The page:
Unable to throw his curveball without pain during yesterday's bullpen session, Orioles starter Pat Hentgen was placed on the 15-day disabled list with tendinitis in his right elbow. The move is retroactive to May 17, making him eligible to return next Friday, when the club begins a three-game series in Oakland.
Hentgen threw off a flat surface for about three minutes and from the mound for eight before heading to the clubhouse and seeking a conference with manager Mike Hargrove. Syd Thrift, the Orioles' vice president of baseball operations, also spoke with Hentgen during the brief meeting. Hargrove then announced the move, which included the promotion of rookie Josh Towers from Triple-A Rochester.
Towers will make his first major-league start tomorrow against the Texas Rangers, taking Hentgen's turn in the rotation. He last pitched on Tuesday, so he'll be working on the normal four days' rest.
Hentgen was bothered by some tightness in his right shoulder during a May 4 start against the New York Yankees at Camden Yards, which contributed to a messy outing in Tampa on May 10 when he walked six and didn't record a strikeout in six innings. He revealed yesterday that the pain in his elbow surfaced in the first inning of a May 16 game against Detroit. He pitched through the seventh in a 3-2 victory.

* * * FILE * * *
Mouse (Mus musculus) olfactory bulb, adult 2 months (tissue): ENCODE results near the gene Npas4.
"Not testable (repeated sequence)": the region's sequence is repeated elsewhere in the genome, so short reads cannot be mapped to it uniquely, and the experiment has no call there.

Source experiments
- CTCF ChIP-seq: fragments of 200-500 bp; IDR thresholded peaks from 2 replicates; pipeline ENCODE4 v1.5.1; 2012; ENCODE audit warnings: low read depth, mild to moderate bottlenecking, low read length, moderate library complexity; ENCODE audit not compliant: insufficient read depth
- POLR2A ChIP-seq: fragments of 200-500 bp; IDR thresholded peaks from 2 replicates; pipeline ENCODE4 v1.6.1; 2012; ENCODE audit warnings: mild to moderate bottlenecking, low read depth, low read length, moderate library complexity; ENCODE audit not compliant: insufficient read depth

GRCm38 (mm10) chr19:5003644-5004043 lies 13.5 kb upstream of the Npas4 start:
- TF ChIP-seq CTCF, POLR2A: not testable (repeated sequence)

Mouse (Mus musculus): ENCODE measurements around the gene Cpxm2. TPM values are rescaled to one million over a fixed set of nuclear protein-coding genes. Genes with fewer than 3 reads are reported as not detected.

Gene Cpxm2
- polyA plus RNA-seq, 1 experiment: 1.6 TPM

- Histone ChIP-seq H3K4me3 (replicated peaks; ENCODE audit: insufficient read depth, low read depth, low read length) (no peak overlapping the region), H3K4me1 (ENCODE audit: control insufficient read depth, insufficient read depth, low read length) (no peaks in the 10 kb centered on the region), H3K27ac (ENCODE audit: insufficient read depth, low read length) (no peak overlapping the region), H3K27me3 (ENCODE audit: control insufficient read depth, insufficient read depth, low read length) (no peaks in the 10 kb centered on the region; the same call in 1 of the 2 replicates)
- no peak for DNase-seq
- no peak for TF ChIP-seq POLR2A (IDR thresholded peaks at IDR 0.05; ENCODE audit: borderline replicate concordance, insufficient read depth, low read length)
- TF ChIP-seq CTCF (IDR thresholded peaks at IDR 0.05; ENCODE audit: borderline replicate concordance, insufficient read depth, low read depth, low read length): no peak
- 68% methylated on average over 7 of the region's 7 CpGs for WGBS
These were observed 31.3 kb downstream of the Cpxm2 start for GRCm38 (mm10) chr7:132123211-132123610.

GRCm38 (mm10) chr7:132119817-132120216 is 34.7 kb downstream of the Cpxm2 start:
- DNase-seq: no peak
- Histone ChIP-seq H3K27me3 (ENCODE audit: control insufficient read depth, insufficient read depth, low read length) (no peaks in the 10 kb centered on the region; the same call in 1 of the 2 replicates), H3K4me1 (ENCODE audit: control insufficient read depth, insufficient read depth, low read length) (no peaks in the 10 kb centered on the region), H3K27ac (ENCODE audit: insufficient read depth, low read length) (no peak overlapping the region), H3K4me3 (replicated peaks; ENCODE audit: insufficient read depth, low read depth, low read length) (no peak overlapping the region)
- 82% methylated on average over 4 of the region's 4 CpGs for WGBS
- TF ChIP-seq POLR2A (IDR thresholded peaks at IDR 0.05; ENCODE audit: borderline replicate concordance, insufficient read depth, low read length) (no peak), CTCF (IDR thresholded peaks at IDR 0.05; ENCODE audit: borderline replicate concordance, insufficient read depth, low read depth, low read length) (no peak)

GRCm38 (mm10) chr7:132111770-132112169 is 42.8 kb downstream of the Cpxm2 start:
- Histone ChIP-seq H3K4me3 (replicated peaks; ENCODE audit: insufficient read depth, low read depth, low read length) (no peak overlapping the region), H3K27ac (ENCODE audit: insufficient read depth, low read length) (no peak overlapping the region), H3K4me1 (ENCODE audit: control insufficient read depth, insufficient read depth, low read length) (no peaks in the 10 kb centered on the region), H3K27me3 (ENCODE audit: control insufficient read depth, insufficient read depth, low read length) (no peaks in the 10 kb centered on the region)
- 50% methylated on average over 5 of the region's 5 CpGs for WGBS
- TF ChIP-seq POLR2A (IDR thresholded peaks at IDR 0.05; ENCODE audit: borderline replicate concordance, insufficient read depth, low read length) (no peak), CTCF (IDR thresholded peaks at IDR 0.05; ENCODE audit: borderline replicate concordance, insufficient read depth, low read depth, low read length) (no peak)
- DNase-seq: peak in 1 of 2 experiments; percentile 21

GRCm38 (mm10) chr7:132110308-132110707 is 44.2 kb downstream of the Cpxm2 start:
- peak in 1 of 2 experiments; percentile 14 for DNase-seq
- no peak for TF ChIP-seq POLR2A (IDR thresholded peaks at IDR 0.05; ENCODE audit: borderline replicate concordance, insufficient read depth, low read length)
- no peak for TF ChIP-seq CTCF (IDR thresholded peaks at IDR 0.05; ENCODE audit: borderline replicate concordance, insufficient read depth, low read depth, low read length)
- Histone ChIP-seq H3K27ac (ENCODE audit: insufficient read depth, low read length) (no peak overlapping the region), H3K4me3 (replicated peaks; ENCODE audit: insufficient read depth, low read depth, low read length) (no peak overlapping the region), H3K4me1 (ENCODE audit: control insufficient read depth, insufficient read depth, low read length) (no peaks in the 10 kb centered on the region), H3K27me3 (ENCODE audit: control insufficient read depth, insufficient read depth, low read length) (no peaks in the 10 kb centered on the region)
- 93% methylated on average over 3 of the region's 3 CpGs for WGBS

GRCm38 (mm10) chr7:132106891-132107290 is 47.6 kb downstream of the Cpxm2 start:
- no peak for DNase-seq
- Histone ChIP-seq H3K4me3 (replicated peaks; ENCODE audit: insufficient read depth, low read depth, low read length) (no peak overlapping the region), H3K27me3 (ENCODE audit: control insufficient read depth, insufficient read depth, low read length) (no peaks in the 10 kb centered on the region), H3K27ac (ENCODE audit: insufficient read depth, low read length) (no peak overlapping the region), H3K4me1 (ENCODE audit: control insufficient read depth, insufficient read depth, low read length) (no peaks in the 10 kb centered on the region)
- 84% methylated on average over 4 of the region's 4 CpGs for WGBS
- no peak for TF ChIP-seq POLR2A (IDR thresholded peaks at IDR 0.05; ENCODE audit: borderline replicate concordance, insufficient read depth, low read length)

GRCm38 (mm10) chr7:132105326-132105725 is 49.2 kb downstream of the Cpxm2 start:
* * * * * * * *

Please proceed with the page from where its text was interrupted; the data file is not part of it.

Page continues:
"To be honest, I didn't think I'd miss a start when I first did it against the Tigers, but it just hasn't gotten better at the rate I hoped it would," said Hentgen, who is 2-3 with a 3.47 ERA in nine appearances covering 62 1/3 innings. "I feel it on a significant pitch, which I think is probably a good thing because we could narrow down what it is. I think it's just tendinitis. That's what the doctors told me. We're going to rest and get it going on June 1."
Hentgen received a cortisone injection earlier in the week. He pushed back a scheduled bullpen session on Thursday, hoping an extra day would enhance the healing process and prevent his first trip to the disabled list in nine years.
"In '92 it was related to the ligament. This time it's more the flexor tendon. That's a good thing. They've done all the ligament tests and I haven't felt any pain," said Hentgen, who will have an MRI tomorrow.
"I could have easily went out there and pitched [tomorrow]. It felt a lot better today than it did three days ago, which is also a good sign. Given it's only the second month of the season, we've still got four long months to go. I want to be a big part of that, so from an outsider looking in I think it's a great move. I just have trouble admitting that because I want to pitch."
Hentgen has no trouble throwing his fastball, split-fingered fastball and changeup. It's only the curve that brings what he describes as a "sharp, quick pain."
"He just needs more rest," Hargrove said. "It's better today than it had been three days ago, but it's still there. If this was September and we were fighting for a playoff spot, we'd probably go ahead and pitch him. But at this point in the season we didn't feel like it was good for him or the club if he goes out and pitches and it becomes worse.
"I'm no more concerned now than I was yesterday," Hargrove added. "If he's not any better at the end of these seven days than he was today, then it escalates."
Towers was 1-1 with a 5.19 ERA in four relief appearances with the Orioles before being sent down to Rochester on May 15 when David Segui came off the disabled list. He was 3-1 with a 3.51 ERA in six starts at Rochester.